On this February evening at 6p.m., there’s only a handful of customers left in the dining room of the Longwood Bar and Grill. A young family with two small children eat chicken nuggets and fries. An elderly couple split a salad and a turkey club and sip glasses of rose wine. The medical personnel, the professors and the outpatients from earlier in the day have all gone home from this busy Boston area.
The u-shaped bar on the far wall has even fewer patrons: a young woman in a business suit checks her iPhone and writes messages on a cocktail napkin; a maintenance worker dressed in khakis orders a beer and watches the 6 o’clock news; the dining room waitress chats with the bartender while she waits to offer dessert and clear away tables.
Jim and I have our choice of seats at the bar. We go for the two end stools right in front of the tv and breathe a sigh of relief. The trip down from the New Hampshire seacoast took an hour and a half, a longer ride than usual. Commuter traffic and work on the Amesbury bridge slowed us down. But we’re here now. We won’t have to make this trip in the early morning traffic. We’re staying right upstairs here at the inn, just minutes away from my scheduled 7 a.m. surgery at Brigham and Women’s Hospital.
“Evening, folks. I’m Jack. What can I get for you tonight? Drinks? Dinner? Both?”
“Both,” Jim replies. “I’ll have Chardonnay.”
“Sounds good,” I say.
The tv is tuned to channel 5, just like at home. The news announcers, the sportscasters and the weatherman are familiar friends. Our drinks arrive and we clink glasses.
“To Boston,” Jim says.
“To tomorrow,” I add. “I’m glad to be here, to know that I’m just steps away from the hospital.”
“It can’t get any easier. Unless you have the surgery in the room,” he jokes.
He reaches into his jacket pocket and pulls out two small boxes.
“A little something for you. An early retirement gift.”
It’s two Apple iPhone 6s. Something I’ve been talking about for a few months. Better camera for pictures. Bigger screen for reading. More storage for my writing. An updated phone to go along with the new Mac computer in my office and the iPad that I carry everywhere.
“Thank you so much! And a gift for yourself?” I tease.
He unfolds the directions and we start through the set-up process.
Two women join us, sitting around the corner at the end of the bar. They chat with Jack while they look at the drink menu. The short-haired woman places their order. Her companion adjusts her head scarf and gives Jack a big smile.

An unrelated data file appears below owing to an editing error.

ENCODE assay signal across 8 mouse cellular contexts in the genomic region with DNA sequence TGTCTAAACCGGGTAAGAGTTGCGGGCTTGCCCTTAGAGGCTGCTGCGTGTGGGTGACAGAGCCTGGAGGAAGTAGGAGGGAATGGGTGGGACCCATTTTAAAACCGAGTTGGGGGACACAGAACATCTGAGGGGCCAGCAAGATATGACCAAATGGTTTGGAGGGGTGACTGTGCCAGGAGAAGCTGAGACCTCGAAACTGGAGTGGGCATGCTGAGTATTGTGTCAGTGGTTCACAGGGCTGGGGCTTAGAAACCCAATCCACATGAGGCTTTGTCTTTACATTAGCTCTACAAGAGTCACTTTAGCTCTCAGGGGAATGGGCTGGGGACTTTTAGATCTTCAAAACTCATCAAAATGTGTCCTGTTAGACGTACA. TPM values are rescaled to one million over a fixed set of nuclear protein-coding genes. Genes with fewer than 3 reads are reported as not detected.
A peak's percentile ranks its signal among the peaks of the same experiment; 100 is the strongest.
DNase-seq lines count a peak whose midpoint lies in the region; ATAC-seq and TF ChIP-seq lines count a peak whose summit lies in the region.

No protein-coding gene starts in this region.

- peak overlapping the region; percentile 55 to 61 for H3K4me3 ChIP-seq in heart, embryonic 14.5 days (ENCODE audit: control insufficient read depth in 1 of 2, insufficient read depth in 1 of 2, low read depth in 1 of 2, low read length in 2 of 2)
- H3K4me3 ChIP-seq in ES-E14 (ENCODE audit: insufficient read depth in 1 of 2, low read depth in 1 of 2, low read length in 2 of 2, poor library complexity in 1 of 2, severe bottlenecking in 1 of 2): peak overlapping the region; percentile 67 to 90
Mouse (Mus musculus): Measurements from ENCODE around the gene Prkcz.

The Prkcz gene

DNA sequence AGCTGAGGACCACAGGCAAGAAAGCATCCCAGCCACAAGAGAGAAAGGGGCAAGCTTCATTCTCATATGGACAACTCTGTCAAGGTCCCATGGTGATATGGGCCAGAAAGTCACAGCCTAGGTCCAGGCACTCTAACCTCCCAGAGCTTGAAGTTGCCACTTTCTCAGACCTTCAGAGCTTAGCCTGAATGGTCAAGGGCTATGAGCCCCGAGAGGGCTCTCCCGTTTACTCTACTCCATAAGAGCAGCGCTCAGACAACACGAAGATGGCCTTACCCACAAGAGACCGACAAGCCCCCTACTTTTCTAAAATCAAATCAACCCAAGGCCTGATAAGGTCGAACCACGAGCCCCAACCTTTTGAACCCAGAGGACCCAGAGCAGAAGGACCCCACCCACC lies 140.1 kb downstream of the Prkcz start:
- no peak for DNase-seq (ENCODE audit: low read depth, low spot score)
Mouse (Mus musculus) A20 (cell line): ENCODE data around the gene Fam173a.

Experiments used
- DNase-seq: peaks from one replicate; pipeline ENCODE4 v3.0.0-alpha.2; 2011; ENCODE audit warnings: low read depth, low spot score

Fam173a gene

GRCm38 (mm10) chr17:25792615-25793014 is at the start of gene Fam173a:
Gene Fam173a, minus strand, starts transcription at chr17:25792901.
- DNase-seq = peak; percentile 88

I am technically challenged with my new phone right from the beginning. Jim opts for the thumbprint log in option instead of a password. I press my thumb once, then twice onto the blank screen. It’s not responding; I’m frustrated.
The two women beside us watch and smile at our attempts.
“New phones.” I say. “We’re trying to sign in with our thumbprints.”
The woman sitting closest to us takes her phone out of her pocket, places it on the bar and pushes it towards me. She places her thumb on the button and the phone comes to life.
“Love this,” she says. “The best thing since sliced white bread.”
The four of us laugh at that comment. It seems to go with our age group. It’s a dated expression from another time.
The weatherman is now reporting the five-day forecast: rain south and west of the city; cold and snowy up into New Hampshire and the mountains of western Maine.
I look at Jim and say, “More snow. That makes you happy, huh?”
“Are you from Maine?” the short-haired woman asks.
“No, we’re from New Hampshire but we have a home at Sugarloaf. We just came back from there yesterday.”
The two women are also from New Hampshire and their early ski days were spent at Sunday River. The short-haired woman introduces herself as Lydia. Her companion is Sara.
“I’m Nancy,” I offer. “And this is my husband, Jim.”
Jack brings their drinks.
“Cheers,” they toast. They ask about the snow conditions and travel time. We have common stories of icy roads, drifting snow and whiteout conditions. And lots of parties back in the day!
In the middle of our animated exchange, a blonde woman with a big white smile climbs up on the empty bar stool between us.
She glances at Sara and Lydia and then at Jim and me.
“Hi, there. How’s it going?” she asks.
She slips out of her pink fleece jacket and thanks Jack for the draft beer that he’s placed before her.
“You eating tonight?” he asks
“Yep. My usual “to go” but not right now. Gonna sip on my beer first.”
She takes a long drink from the glass and then turns to the two women beside her.
“So, what’s your story?” she asks. “I’m Carolyn, by the way.”
Lydia makes the introductions.